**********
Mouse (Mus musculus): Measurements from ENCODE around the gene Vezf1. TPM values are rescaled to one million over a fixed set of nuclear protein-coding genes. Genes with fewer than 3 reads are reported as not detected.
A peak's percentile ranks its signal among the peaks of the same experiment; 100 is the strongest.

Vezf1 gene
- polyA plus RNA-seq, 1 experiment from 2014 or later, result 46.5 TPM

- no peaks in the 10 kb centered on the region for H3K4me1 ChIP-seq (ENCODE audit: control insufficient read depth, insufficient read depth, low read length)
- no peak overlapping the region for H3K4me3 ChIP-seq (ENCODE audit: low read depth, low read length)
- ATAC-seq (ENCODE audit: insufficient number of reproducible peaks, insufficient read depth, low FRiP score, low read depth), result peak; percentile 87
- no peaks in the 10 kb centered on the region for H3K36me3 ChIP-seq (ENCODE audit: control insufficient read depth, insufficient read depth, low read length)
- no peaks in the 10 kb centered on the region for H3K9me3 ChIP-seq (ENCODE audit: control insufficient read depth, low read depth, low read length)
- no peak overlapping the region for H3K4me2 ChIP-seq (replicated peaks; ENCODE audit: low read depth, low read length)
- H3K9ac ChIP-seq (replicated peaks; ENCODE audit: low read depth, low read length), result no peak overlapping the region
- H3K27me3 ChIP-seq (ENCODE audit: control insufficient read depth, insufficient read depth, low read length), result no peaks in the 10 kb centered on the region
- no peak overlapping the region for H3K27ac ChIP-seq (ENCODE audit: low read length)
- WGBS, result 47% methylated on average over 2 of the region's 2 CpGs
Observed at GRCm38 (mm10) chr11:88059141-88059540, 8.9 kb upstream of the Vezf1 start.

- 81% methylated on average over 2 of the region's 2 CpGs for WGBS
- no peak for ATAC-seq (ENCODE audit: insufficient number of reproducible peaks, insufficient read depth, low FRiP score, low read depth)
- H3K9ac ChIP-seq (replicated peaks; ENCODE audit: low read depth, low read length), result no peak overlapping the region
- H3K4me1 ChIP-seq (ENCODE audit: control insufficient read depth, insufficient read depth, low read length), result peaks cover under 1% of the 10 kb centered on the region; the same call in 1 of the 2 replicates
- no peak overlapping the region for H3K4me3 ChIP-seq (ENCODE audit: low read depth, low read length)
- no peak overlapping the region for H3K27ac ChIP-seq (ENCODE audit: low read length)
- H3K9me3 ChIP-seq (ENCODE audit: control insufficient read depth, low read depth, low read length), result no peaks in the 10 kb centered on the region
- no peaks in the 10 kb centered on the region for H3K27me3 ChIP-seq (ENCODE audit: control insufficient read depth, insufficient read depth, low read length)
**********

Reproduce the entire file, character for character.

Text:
Mouse (Mus musculus): Measurements from ENCODE around the gene Vezf1. TPM values are rescaled to one million over a fixed set of nuclear protein-coding genes. Genes with fewer than 3 reads are reported as not detected.
A peak's percentile ranks its signal among the peaks of the same experiment; 100 is the strongest.

Vezf1 gene
- polyA plus RNA-seq, 1 experiment from 2014 or later, result 46.5 TPM

- no peaks in the 10 kb centered on the region for H3K4me1 ChIP-seq (ENCODE audit: control insufficient read depth, insufficient read depth, low read length)
- no peak overlapping the region for H3K4me3 ChIP-seq (ENCODE audit: low read depth, low read length)
- ATAC-seq (ENCODE audit: insufficient number of reproducible peaks, insufficient read depth, low FRiP score, low read depth), result peak; percentile 87
- no peaks in the 10 kb centered on the region for H3K36me3 ChIP-seq (ENCODE audit: control insufficient read depth, insufficient read depth, low read length)
- no peaks in the 10 kb centered on the region for H3K9me3 ChIP-seq (ENCODE audit: control insufficient read depth, low read depth, low read length)
- no peak overlapping the region for H3K4me2 ChIP-seq (replicated peaks; ENCODE audit: low read depth, low read length)
- H3K9ac ChIP-seq (replicated peaks; ENCODE audit: low read depth, low read length), result no peak overlapping the region
- H3K27me3 ChIP-seq (ENCODE audit: control insufficient read depth, insufficient read depth, low read length), result no peaks in the 10 kb centered on the region
- no peak overlapping the region for H3K27ac ChIP-seq (ENCODE audit: low read length)
- WGBS, result 47% methylated on average over 2 of the region's 2 CpGs
Observed at GRCm38 (mm10) chr11:88059141-88059540, 8.9 kb upstream of the Vezf1 start.

- 81% methylated on average over 2 of the region's 2 CpGs for WGBS
- no peak for ATAC-seq (ENCODE audit: insufficient number of reproducible peaks, insufficient read depth, low FRiP score, low read depth)
- H3K9ac ChIP-seq (replicated peaks; ENCODE audit: low read depth, low read length), result no peak overlapping the region
- H3K4me1 ChIP-seq (ENCODE audit: control insufficient read depth, insufficient read depth, low read length), result peaks cover under 1% of the 10 kb centered on the region; the same call in 1 of the 2 replicates
- no peak overlapping the region for H3K4me3 ChIP-seq (ENCODE audit: low read depth, low read length)
- no peak overlapping the region for H3K27ac ChIP-seq (ENCODE audit: low read length)
- H3K9me3 ChIP-seq (ENCODE audit: control insufficient read depth, low read depth, low read length), result no peaks in the 10 kb centered on the region
- no peaks in the 10 kb centered on the region for H3K27me3 ChIP-seq (ENCODE audit: control insufficient read depth, insufficient read depth, low read length)